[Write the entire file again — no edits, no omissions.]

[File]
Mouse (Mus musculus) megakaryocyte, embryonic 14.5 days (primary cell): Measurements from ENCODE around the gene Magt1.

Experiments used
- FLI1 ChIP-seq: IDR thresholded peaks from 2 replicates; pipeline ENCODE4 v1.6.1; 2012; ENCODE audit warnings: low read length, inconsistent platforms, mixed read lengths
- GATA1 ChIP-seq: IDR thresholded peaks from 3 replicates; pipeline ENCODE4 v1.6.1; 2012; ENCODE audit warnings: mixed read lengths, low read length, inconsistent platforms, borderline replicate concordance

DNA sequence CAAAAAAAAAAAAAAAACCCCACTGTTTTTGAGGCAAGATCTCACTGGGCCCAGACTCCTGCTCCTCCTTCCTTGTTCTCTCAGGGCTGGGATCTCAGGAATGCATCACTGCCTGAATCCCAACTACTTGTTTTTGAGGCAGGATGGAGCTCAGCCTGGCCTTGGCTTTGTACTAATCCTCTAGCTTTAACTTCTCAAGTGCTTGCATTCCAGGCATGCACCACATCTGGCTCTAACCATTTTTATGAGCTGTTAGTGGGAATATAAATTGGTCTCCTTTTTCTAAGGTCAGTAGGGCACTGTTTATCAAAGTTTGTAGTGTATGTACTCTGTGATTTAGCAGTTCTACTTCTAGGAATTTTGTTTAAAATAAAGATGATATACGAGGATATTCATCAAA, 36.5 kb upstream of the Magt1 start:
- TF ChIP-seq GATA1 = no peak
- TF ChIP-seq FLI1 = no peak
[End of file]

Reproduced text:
Mouse (Mus musculus) megakaryocyte, embryonic 14.5 days (primary cell): Measurements from ENCODE around the gene Magt1.

Experiments used
- FLI1 ChIP-seq: IDR thresholded peaks from 2 replicates; pipeline ENCODE4 v1.6.1; 2012; ENCODE audit warnings: low read length, inconsistent platforms, mixed read lengths
- GATA1 ChIP-seq: IDR thresholded peaks from 3 replicates; pipeline ENCODE4 v1.6.1; 2012; ENCODE audit warnings: mixed read lengths, low read length, inconsistent platforms, borderline replicate concordance

DNA sequence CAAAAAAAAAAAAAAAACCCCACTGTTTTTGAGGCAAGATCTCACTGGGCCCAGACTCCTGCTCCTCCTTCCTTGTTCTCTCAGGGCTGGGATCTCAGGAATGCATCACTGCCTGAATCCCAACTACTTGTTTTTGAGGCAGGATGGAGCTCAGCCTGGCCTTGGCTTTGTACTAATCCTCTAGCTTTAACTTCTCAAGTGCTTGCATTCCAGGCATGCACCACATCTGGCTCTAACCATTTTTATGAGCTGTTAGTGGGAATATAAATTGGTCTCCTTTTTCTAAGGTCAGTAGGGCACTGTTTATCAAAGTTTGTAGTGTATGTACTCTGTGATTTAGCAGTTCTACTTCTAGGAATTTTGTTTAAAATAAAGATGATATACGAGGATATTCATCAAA, 36.5 kb upstream of the Magt1 start:
- TF ChIP-seq GATA1 = no peak
- TF ChIP-seq FLI1 = no peak